Talks by Ben Gidley (University of Oxford), Ahmed Soliman (Alexandria University) and Colin McFarlane (Durham University). Ben Gidley presents findings from studies on urban migration and recommendations for municipal responses to challenges.
This is based on the Global Migration and the Future of the Cities project at COMPAS, part of the Oxford Future of Cities programme led by Steve Raynor and Michael Keith.
Here are some presentations by and interviews with the director of COMPAS, Michael Keith:
Migration and the journey to integration and community development (Inclusion, the key to prosperity. The dynamics of migration, poverty and social exclusion, European Commission, Praxis and the Joseph Rowntree Foundation), November 2010 [ppt]
Doug Saunders with Michael Keith as respondent: Arrival City: How migration is reshaping our world (RSA), May 2011 [Listen to the audio full recording including audience Q&A; Watch the video edited highlights]
I just saw this at Hari Kunzru’s website:
Anyone interested in political history or theory should visit Christie Books, the publishing house and anarchist archive run by Stuart Christie, would-be assassin of General Franco and author of the entertaining memoir My Granny Made Me an Anarchist. The site contains a great deal of audio and video, including a documentary I made for BBC Radio 3 in 2008 called The First War on Terror. It’s about the anti-anarchist panic that gripped Europe in the late Victorian period, and the responses by writers (from pulp novelists to greats like Conrad and Chesterton) to the fears of a social order without gods or masters. Listen to the program here.
I feature (fairly briefly) in the programme, taking Hari on a walking tour of East London, including Freedom Books, which was firebombed this week, probably by fascists (and not for the first term), along with Clive Bettington of the Jewish East End Commemoration Society (far more radiogenic than me), talking about Joseph Conrad, Rudolf Rocker and more.
Novelist Hari Kunzru explores how pulp fiction writers and great novelists got to grips with the UK’s first major ‘war on terror’ – against the Anarchists of Victorian and Edwardian times. These ‘scare novels’ responded to the Anarchists’ wish to abolish the State by depicting outlandish scenarios such as political assassinations and large-scale bombings.
He also explores the world of the real anarchists in London’s immigrant communities – most of whom were peaceful and cultured East End Jewish activists, trying to improve conditions in the garment trade – in contrast to these terrorists the novelists imagined and the popular press feared.
Bringing the programme up to date, Hari and literary scholars Laurence Davies and Deaglan O’Donghaile also briefly consider the modern response to 9/11, asking whether novels on terrorism ever get it right.
My paper “Faith Communities and Racism: Some Reflections from the Anglo-Jewish Experience” has been included in the newly publication by the Runnymede Trust, “Runnymede Perspectives: Secularism, Racism and the Politics of Belonging”.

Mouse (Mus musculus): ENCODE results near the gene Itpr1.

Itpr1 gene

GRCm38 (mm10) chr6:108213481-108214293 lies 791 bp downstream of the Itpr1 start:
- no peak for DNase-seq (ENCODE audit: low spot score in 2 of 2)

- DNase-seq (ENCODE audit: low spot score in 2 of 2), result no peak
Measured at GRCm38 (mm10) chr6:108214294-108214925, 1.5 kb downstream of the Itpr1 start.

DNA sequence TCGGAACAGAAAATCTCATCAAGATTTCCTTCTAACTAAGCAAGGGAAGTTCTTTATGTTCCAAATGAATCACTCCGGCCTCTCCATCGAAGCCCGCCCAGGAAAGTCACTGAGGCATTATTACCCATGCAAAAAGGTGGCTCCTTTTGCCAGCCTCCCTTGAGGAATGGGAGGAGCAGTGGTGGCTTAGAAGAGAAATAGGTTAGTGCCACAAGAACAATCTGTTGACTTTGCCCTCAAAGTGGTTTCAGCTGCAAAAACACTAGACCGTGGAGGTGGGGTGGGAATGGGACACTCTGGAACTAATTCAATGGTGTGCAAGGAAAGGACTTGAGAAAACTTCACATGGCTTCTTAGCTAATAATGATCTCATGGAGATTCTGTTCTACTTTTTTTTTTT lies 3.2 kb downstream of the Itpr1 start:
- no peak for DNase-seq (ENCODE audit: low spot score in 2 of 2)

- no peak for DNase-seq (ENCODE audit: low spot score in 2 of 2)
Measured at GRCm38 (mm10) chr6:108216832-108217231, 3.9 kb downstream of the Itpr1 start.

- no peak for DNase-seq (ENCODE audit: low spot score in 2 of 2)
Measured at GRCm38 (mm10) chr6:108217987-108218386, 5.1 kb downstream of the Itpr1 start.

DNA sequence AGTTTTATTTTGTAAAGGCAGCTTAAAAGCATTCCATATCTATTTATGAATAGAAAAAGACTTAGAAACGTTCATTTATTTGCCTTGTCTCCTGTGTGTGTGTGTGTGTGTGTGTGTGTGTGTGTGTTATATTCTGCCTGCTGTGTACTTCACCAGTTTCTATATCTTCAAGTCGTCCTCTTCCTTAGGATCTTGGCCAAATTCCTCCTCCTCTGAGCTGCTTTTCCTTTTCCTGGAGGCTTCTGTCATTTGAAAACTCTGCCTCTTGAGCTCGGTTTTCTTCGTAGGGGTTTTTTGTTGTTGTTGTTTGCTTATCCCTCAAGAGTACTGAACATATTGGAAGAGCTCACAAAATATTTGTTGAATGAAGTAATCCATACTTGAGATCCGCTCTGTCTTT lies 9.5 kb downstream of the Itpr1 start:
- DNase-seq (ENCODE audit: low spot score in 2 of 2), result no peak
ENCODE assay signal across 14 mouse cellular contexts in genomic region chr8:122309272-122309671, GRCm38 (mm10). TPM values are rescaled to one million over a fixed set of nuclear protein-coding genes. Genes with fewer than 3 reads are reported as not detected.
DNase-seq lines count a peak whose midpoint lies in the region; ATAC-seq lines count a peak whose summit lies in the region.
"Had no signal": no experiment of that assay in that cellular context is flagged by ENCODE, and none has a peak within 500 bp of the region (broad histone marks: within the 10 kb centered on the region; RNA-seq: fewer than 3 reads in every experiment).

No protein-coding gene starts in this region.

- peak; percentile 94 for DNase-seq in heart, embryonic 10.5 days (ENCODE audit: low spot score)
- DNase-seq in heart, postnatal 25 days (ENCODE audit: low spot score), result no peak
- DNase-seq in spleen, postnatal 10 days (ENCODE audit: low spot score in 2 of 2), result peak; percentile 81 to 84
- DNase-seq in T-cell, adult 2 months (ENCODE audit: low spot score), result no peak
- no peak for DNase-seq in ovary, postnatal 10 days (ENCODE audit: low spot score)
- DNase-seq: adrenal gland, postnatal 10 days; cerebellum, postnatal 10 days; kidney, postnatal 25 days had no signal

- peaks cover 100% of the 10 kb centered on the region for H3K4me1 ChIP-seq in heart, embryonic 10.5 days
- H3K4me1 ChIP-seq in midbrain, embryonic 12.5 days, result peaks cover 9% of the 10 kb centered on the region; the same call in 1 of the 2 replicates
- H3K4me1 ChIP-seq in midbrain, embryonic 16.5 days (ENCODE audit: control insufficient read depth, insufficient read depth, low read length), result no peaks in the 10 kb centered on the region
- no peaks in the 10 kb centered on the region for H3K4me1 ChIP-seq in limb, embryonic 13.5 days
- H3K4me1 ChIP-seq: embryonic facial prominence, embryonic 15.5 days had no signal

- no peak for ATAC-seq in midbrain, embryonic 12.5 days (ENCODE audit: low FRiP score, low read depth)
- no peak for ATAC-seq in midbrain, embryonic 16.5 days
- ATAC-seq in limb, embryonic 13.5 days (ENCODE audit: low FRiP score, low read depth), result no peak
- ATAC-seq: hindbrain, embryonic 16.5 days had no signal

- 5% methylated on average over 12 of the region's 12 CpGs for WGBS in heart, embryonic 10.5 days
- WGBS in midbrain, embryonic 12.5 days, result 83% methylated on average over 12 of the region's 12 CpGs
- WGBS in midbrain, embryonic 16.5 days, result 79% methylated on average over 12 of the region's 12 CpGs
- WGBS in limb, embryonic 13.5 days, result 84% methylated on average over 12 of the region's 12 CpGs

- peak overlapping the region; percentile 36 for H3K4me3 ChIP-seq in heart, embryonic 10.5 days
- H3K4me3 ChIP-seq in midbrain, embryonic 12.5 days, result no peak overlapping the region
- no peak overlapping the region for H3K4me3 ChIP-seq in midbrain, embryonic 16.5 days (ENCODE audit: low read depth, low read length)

This publication is a collection of papers that were presented at conferences in 2010 and 2011 co-organized by the Runnymede Trust and CMRB – the Centre for Research on Migration, Refugees and Belonging at the University of East London. The contributors address issues of migration, racism and religion. The publication is edited by Professor Nira Yuval-Davis and Professor Philip Marfleet, University of East London.
COMPAS seminar series: Thursdays 14.00 – 15.30 Seminar Room, Pauling Centre, 58a Banbury Road, Oxford
Convened by the COMPAS Urban Change and Settlement cluster [update: podcast links added below]
Whereas multiculturalism has been steadily ‘downgraded’ on the policy agenda both in the UK and other parts of Europe during the 2000s, social life at neighbourhood level is increasingly characterised by an everyday negotiation of categorical boundaries such as migration histories, religions, migrant statuses, and socio-economic disparities. This series will focus on emerging empirical research and methodologies that engage with such localised, intercultural processes. The presentations are based on findings from a range of different settings, including London, northern England, the Netherlands and Germany, and also focusing on new ‘zones of encounter’ that go beyond the traditional inner-city perspective.
17 May 2012 Faith and suburbia: secularisation, modernity and the changing geographies of religion in London’s suburbs David Gilbert, Royal Holloway, University of London Oxford University podcast iTunesU
24 May 2012 New Geographies of Migration and Multiculture: Degrees of Intimacy between English Villagers and Eastern European Migrants in Rural Worcestershire Helen Moore, University of Surrey Oxford University podcast iTunesU
07 June 2012 Crossing the Threshold: Identity, Integration and Multiculturalism in British and German Muslim Ethnic Minority Neighbourhoods Sarah Hackett, University of Sunderland Oxford University podcast iTunesU
My video for the Oxford Diasporas Programme. Not my finest moment:
Read about the project here.
Nearly half of the UK’s migrants live in London and a third of London’s residents were born abroad. This primer discusses the policy challenges arising from the diversity and scale of immigration in London.